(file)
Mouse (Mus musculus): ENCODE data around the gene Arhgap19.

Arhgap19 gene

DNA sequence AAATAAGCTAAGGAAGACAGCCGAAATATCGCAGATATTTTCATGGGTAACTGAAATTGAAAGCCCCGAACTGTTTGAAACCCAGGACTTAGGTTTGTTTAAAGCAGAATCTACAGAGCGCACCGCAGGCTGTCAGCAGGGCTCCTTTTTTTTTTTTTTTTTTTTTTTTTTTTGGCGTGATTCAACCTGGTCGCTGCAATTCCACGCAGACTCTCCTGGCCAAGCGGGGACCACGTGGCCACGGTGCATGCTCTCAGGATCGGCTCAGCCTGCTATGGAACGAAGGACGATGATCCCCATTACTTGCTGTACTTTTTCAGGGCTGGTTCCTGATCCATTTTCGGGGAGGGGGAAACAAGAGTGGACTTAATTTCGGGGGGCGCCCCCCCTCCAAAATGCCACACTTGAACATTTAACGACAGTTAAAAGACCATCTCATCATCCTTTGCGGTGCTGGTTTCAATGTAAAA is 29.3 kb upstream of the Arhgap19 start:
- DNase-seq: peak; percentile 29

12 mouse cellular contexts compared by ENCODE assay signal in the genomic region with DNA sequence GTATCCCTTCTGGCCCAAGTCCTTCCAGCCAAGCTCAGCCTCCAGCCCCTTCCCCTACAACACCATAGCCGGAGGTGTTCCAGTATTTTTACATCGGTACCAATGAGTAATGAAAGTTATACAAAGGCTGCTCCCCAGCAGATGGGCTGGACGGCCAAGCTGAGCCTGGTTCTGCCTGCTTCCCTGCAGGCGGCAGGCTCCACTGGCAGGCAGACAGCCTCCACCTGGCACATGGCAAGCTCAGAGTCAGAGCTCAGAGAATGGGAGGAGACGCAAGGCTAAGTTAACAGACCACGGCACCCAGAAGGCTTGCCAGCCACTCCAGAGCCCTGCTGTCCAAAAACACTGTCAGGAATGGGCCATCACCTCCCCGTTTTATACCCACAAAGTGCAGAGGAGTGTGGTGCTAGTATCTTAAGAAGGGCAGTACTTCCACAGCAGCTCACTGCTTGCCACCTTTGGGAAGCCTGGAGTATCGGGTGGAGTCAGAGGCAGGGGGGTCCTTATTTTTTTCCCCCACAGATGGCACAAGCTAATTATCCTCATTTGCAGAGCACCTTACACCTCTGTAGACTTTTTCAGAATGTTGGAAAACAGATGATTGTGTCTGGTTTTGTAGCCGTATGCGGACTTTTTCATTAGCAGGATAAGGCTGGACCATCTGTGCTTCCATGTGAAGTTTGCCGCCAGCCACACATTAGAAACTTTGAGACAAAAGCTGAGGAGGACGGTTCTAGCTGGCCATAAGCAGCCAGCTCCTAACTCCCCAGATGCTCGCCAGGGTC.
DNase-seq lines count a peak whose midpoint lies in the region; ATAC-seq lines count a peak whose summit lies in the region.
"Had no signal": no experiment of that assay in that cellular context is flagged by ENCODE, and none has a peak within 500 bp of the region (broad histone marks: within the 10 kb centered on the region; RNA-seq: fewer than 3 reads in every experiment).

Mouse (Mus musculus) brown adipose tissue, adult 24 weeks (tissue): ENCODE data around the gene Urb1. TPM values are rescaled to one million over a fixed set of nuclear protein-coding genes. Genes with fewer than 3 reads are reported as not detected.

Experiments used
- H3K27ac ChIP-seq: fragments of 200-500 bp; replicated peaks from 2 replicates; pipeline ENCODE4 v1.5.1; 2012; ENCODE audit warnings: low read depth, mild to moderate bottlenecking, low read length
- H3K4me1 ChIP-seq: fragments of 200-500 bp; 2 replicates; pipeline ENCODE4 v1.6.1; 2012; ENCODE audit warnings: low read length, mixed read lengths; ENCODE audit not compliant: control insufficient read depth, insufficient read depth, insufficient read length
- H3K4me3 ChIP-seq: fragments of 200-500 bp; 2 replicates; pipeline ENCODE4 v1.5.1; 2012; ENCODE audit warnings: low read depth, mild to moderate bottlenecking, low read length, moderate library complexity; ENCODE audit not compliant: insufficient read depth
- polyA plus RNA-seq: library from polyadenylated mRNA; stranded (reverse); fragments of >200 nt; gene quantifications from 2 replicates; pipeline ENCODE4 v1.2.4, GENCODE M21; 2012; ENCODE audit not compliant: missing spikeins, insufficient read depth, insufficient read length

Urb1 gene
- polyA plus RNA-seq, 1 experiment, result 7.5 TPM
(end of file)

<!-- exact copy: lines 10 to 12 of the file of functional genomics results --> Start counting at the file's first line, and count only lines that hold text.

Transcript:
- H3K27ac ChIP-seq: fragments of 200-500 bp; replicated peaks from 2 replicates; pipeline ENCODE4 v1.5.1; 2012; ENCODE audit warnings: low read depth, mild to moderate bottlenecking, low read length
- H3K4me1 ChIP-seq: fragments of 200-500 bp; 2 replicates; pipeline ENCODE4 v1.6.1; 2012; ENCODE audit warnings: low read length, mixed read lengths; ENCODE audit not compliant: control insufficient read depth, insufficient read depth, insufficient read length
- H3K4me3 ChIP-seq: fragments of 200-500 bp; 2 replicates; pipeline ENCODE4 v1.5.1; 2012; ENCODE audit warnings: low read depth, mild to moderate bottlenecking, low read length, moderate library complexity; ENCODE audit not compliant: insufficient read depth